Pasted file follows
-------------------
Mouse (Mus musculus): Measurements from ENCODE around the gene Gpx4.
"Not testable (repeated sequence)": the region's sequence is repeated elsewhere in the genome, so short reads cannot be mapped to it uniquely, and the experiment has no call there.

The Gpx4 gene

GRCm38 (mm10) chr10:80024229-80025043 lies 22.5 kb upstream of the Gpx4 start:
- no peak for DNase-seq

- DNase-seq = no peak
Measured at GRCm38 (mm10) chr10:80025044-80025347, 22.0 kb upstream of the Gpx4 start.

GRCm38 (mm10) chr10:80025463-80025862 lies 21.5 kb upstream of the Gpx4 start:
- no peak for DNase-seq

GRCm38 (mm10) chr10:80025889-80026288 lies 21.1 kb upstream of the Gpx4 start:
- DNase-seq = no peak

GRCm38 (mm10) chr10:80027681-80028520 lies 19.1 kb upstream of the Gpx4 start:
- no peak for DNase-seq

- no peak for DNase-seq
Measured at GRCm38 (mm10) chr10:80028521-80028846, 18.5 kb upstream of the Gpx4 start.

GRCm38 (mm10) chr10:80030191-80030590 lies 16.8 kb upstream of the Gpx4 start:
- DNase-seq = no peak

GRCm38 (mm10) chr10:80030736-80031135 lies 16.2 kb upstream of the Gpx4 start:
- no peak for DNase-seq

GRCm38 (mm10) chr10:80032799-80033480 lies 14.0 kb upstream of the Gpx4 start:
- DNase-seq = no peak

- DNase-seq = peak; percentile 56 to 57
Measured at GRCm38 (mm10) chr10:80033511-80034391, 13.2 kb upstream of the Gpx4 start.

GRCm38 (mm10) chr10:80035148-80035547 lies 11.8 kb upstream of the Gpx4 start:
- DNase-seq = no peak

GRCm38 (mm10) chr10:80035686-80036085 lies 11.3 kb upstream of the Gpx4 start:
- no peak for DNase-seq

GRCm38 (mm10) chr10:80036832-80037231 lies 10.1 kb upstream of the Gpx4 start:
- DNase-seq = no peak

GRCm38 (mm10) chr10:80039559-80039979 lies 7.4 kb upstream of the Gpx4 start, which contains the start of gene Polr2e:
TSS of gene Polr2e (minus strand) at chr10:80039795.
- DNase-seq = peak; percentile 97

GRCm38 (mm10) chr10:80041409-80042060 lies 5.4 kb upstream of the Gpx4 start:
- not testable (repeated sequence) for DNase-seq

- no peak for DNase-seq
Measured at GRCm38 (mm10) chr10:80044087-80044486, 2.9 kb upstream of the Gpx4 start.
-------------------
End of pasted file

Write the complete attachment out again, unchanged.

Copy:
Mouse (Mus musculus): Measurements from ENCODE around the gene Gpx4.
"Not testable (repeated sequence)": the region's sequence is repeated elsewhere in the genome, so short reads cannot be mapped to it uniquely, and the experiment has no call there.

The Gpx4 gene

GRCm38 (mm10) chr10:80024229-80025043 lies 22.5 kb upstream of the Gpx4 start:
- no peak for DNase-seq

- DNase-seq = no peak
Measured at GRCm38 (mm10) chr10:80025044-80025347, 22.0 kb upstream of the Gpx4 start.

GRCm38 (mm10) chr10:80025463-80025862 lies 21.5 kb upstream of the Gpx4 start:
- no peak for DNase-seq

GRCm38 (mm10) chr10:80025889-80026288 lies 21.1 kb upstream of the Gpx4 start:
- DNase-seq = no peak

GRCm38 (mm10) chr10:80027681-80028520 lies 19.1 kb upstream of the Gpx4 start:
- no peak for DNase-seq

- no peak for DNase-seq
Measured at GRCm38 (mm10) chr10:80028521-80028846, 18.5 kb upstream of the Gpx4 start.

GRCm38 (mm10) chr10:80030191-80030590 lies 16.8 kb upstream of the Gpx4 start:
- DNase-seq = no peak

GRCm38 (mm10) chr10:80030736-80031135 lies 16.2 kb upstream of the Gpx4 start:
- no peak for DNase-seq

GRCm38 (mm10) chr10:80032799-80033480 lies 14.0 kb upstream of the Gpx4 start:
- DNase-seq = no peak

- DNase-seq = peak; percentile 56 to 57
Measured at GRCm38 (mm10) chr10:80033511-80034391, 13.2 kb upstream of the Gpx4 start.

GRCm38 (mm10) chr10:80035148-80035547 lies 11.8 kb upstream of the Gpx4 start:
- DNase-seq = no peak

GRCm38 (mm10) chr10:80035686-80036085 lies 11.3 kb upstream of the Gpx4 start:
- no peak for DNase-seq

GRCm38 (mm10) chr10:80036832-80037231 lies 10.1 kb upstream of the Gpx4 start:
- DNase-seq = no peak

GRCm38 (mm10) chr10:80039559-80039979 lies 7.4 kb upstream of the Gpx4 start, which contains the start of gene Polr2e:
TSS of gene Polr2e (minus strand) at chr10:80039795.
- DNase-seq = peak; percentile 97

GRCm38 (mm10) chr10:80041409-80042060 lies 5.4 kb upstream of the Gpx4 start:
- not testable (repeated sequence) for DNase-seq

- no peak for DNase-seq
Measured at GRCm38 (mm10) chr10:80044087-80044486, 2.9 kb upstream of the Gpx4 start.